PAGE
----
Ultrasound uses sound waves to study the breast. Based on the same principle as radar, the sound waves are sent into the body and then reflected back to form an image on a computer screen for analysis.
What is ultrasound used for?
Ultrasound is useful in diagnosing both cancerous and benign lumps that are large enough to feel or have been detected on a mammogram. It is the best test to "rule out" the possibility of a cancer as it can distinguish whether a lump is solid (made of tissue) or a cyst (filled with water) (see Figure 1). Ultrasound can detect a simple cyst, which is non-cancerous, with 100 per cent accuracy and when this is the case, no further tests are required.
Sometimes ultrasound is used to make a highly accurate prediction that a solid lump is cancerous, however, it is generally not used in "screening" for cancer as it usually cannot detect tiny microcalcifications that indicate early cancer.
Ultrasound is also useful for guiding radiologists in inserting a needle into a breast lump so cells can be examined under a microscope (a needle biopsy) (see Figure 2). As well, it can be used to diagnose ruptures in breast implants.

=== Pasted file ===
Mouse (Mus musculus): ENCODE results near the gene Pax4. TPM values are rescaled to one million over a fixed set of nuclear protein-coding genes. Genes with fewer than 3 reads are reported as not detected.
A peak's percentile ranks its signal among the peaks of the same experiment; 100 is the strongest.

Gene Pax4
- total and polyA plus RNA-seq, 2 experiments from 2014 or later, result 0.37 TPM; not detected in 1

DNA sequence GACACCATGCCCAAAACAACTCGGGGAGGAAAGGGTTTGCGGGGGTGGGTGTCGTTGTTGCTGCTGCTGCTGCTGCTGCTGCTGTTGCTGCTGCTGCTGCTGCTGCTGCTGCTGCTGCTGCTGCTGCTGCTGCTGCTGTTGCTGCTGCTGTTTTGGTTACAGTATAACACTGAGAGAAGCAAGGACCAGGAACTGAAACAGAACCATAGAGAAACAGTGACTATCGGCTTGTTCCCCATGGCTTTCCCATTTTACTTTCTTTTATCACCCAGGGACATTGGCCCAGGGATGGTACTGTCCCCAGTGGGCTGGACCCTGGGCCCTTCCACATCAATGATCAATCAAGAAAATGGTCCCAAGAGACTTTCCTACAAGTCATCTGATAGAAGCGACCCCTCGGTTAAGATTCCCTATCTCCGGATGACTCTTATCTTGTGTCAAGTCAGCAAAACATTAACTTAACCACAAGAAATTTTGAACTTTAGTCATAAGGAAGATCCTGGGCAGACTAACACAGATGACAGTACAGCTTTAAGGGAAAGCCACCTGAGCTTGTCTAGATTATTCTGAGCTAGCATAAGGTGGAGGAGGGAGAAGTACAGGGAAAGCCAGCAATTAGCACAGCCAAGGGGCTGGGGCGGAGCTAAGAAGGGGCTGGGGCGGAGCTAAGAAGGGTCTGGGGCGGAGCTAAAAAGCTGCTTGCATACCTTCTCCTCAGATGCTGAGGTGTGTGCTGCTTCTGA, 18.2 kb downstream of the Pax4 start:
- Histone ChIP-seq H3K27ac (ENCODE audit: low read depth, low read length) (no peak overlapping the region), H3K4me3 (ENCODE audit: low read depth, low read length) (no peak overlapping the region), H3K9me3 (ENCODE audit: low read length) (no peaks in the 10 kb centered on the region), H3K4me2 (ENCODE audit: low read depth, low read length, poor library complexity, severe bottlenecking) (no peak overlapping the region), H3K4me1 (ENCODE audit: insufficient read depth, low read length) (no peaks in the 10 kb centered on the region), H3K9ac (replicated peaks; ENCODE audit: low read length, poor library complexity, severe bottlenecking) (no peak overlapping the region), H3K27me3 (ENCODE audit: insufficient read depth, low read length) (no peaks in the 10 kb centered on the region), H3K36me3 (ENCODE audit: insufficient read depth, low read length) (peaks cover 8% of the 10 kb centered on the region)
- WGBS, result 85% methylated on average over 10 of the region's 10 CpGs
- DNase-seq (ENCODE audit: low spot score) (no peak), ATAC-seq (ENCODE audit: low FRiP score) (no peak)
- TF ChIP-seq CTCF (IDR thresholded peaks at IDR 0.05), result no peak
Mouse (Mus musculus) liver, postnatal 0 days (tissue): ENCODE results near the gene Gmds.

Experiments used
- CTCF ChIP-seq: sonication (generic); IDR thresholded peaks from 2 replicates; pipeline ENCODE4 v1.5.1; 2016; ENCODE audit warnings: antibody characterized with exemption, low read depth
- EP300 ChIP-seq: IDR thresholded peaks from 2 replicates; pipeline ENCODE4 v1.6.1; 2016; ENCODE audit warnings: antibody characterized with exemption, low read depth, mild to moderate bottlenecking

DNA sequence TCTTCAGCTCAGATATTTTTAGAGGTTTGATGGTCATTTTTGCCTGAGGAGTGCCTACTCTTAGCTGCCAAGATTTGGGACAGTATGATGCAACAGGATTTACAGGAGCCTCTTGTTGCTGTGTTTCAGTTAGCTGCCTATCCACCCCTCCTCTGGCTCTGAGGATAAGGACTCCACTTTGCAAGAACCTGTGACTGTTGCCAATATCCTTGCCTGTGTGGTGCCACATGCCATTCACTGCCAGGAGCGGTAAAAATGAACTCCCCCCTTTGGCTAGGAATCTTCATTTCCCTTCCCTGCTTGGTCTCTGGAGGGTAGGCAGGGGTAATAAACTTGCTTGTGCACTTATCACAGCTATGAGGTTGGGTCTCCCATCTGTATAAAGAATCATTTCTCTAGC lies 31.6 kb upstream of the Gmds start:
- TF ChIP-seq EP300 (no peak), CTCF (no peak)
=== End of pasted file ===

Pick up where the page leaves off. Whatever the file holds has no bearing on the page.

What happens during an ultrasound exam
An ultrasound is a comfortable test. While lying on a stretcher turned partway onto your side, a water-based gel is applied to the skin which may feel cool unless the gel bottle has been pre-warmed. The gel allows the probe to be easily moved over the skin in a sliding motion.
The probe is placed on the breast with gentle pressure, and moved around as necessary. With larger breasts, more firm pressure is often required to flatten the tissues so that the sound waves can penetrate all the way to the back of the breast. In this way, no abnormality is overlooked.
What the results mean
When ultrasound is used to determine if a lump is present, a "negative" scan is an indication that an abnormal lump cannot be detected. Often, what feels like a lump is actually lumpy-feeling normal tissue. However, not all lumps are visible on ultrasound, so if the results are negative your situation should still be closely monitored by your family doctor.
When an abnormality is known to be present based on a mammogram, an ultrasound test can provide additional information. However, if the ultrasound is negative, this does not overrule the mammogram since some abnormalities are visible on mammography but not on ultrasound. When this happens, the radiologist must base their recommendations solely on the mammogram pictures.
Did you find what you were looking for on our website? Please let us know.